BIPOC woman dancing through her flare-up by utilizing tips of staying off social media, gratitude journaling, and listening to music

Getting Out of Your Rut and Into a Groove With IBD

If there is one thing we can always count on with Crohn's disease, it is its unpredictability. We can be cruising along, doing our thing, enjoying life when BAM! A flare hits and we are left eating barely anything, spending countless hours in the bathroom, and cancelling all social plans.

We also don't know how long this will last. It can be a week or 2, or maybe several months. And the worst part is, while our flare may have subsided, the rut that we fell into while trying to heal remains. It becomes more difficult to become motivated to workout again, and going out feels more like a chore than fun. So, what can you do when you fall into this post-flare rut into order to get back into your groove? Here are a few of my favorite tips:

The post-flare funk is real: tips for getting out of it with Crohn's and UC

Dive into your favorite hobbies

There must be at least 1 thing that you enjoy doing that removes you from the present, takes you out of your head, and brings you joy for at least 30 minutes. Whatever it is – listening to your favorite music, gardening, reading a good book, scrapbooking – do it as much as you can. Preserving your mental health in addition to improving your physical health is critical at this time, and enjoying a hobby is 1 great way to step into that.

If one of your favorite hobbies is working out and you physically cannot do it at this time, staying active can still be possible, albeit with modifications. Do some light stretching or yoga, or even dance it out to your favorite song just to feel your body move and your heart rate increase.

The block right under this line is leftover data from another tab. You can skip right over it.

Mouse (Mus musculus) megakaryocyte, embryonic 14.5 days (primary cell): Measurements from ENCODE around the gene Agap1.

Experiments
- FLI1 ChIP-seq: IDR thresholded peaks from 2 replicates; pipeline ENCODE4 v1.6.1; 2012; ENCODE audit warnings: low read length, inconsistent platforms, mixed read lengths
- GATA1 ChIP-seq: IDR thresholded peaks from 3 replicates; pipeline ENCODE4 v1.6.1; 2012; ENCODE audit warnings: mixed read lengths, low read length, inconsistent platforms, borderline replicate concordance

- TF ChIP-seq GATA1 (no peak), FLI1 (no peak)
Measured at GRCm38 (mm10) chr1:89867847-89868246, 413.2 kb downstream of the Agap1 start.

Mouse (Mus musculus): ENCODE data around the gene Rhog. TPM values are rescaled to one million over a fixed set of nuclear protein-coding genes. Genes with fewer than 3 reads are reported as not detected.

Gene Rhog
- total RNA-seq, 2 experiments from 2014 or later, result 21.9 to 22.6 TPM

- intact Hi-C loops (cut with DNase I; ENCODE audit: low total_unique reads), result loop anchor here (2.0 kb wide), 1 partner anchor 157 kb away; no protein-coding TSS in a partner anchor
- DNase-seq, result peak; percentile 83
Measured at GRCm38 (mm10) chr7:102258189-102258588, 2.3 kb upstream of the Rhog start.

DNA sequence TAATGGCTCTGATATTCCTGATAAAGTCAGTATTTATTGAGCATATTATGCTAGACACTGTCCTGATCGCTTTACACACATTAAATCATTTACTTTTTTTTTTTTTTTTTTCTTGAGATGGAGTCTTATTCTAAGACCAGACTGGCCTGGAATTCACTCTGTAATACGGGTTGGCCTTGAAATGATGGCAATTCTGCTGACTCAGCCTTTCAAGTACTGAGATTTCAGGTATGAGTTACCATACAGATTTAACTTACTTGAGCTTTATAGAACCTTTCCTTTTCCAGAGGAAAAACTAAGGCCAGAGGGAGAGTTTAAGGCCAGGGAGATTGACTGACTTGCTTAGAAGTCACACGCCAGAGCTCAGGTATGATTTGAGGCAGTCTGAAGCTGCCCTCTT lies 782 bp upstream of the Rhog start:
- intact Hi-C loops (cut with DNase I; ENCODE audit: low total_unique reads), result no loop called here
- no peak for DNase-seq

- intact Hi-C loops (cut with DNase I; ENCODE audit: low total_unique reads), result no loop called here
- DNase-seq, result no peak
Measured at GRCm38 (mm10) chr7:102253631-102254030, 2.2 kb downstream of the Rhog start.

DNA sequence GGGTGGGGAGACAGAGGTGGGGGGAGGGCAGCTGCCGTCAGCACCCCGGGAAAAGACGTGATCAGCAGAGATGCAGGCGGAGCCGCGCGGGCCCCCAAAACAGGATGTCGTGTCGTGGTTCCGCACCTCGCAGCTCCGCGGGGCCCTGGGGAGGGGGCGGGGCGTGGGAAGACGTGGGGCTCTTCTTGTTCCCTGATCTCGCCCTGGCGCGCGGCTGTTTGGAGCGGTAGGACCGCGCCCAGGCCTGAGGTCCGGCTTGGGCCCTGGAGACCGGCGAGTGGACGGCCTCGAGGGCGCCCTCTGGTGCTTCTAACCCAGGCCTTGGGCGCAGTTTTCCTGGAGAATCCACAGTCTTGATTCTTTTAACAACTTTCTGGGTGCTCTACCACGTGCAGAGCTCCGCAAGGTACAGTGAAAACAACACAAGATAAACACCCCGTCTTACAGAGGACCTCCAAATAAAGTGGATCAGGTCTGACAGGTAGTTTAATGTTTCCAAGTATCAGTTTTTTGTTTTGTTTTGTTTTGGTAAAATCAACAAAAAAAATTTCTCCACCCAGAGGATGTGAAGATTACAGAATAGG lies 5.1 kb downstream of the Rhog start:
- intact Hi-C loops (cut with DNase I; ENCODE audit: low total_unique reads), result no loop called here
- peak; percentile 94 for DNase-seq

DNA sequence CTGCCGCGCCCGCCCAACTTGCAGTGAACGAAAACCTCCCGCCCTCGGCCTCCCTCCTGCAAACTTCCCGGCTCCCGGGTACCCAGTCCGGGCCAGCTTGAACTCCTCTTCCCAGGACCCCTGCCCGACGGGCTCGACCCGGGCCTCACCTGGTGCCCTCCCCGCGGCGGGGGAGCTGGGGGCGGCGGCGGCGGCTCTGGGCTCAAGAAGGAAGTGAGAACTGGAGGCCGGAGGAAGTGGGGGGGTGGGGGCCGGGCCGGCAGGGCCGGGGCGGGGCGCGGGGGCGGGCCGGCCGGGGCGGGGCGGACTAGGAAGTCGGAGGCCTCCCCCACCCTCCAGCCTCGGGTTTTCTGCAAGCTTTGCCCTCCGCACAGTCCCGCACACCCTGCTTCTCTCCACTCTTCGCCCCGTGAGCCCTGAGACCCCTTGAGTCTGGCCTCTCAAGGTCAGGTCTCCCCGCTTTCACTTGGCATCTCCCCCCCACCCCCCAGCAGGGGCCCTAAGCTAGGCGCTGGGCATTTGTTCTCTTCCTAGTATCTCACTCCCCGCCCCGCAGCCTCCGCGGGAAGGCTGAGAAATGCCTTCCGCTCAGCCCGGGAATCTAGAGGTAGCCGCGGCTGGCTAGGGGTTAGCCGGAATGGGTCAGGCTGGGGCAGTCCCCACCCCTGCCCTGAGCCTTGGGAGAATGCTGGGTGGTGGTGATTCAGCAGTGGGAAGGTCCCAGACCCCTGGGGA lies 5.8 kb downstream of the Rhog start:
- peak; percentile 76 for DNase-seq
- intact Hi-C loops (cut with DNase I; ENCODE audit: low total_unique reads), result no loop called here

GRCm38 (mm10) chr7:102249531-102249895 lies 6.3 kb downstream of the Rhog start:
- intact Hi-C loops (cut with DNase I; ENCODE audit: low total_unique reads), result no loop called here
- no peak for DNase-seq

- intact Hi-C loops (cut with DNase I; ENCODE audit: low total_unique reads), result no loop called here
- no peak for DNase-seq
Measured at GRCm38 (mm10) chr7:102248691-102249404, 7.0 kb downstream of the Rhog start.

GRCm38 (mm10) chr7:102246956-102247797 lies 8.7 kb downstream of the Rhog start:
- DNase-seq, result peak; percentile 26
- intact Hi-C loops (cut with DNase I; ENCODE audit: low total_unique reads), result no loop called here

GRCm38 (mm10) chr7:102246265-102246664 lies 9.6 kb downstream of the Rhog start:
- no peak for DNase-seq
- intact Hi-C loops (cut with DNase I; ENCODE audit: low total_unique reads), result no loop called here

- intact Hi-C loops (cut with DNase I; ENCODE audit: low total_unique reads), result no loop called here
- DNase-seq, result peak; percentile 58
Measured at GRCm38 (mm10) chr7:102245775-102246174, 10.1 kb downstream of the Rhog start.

Stay away from social media

Social media can be helpful when living with Crohn's or UC. There are many accounts that share patient experiences and offer tips to help get you through tough times, but a majority of social media is simply a highlight reel of people's lives, which can often make us feel like we are missing out or not living up to the standards of society while being sick. 

I, personally, avoid social media especially when I feel like everyone is traveling or wearing the nicest clothes to go to the coolest restaurants. I also avoid social media so I don't have to look at delicious meals that I cannot yet tolerate due to my flare. In this case, ignorance is bliss, and I revisit the sites when I am back to my normal self, or at least mentally strong enough to not let it get to me.

Keep a gratitude journal

Losing yourself in a pool of dismay is common during flares and shortly afterwards. Keeping a gratitude journal helps you focus on what is going well and what wins (big or little count!) happened that day. Staying out of the spiraling drain of negativity is beneficial for both your mental and physical health. We cannot heal if we continue to feel sorry for ourselves and dwell on how bad life is. 

So, journaling will help you see some light at the end of the tunnel and realize that while it may be a bad day, it is not a bad life, and there is at least 1 good thing that comes out of every day.

Don't compare your current self to your pre-flare self

In addition to comparing yourself to others on social media, comparing yourself to a previous version of yourself can also be detrimental to your physical and emotional health. Prior to my partial colectomy in April 2014, I had run my first and only half marathon in November. After my surgery, I physically could not walk outside of my 1-bedroom apartment without being in pain and fatigued. 

I remember thinking, "How did I run 13 miles just 5 months ago, and now I can't even make it down my hallway?" It frustrated me, and made me feel defeated, making it even more difficult to recover. But, I shouldn't have been comparing myself to the November 2013 version of me, I should have been focusing on improving from who I was a day before, and continue getting stronger from there. 

Giving yourself some grace with Crohn's and UC

We may not be where we were pre-flare, but someday we will be. Just take it 1 day at a time and focus on working on improving from your lowest point, rather than thinking about how fall you have fallen from your highest.

Getting out of your post-flare rut is definitely challenging. There are mental and physical hurdles to overcome, but consider practicing some or all of the tips above and you will be right back into your groove, happy and thriving.

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This article represents the opinions, thoughts, and experiences of the author; none of this content has been paid for by any advertiser. The team does not recommend or endorse any products or treatments discussed herein. Learn more about how we maintain editorial integrity here.

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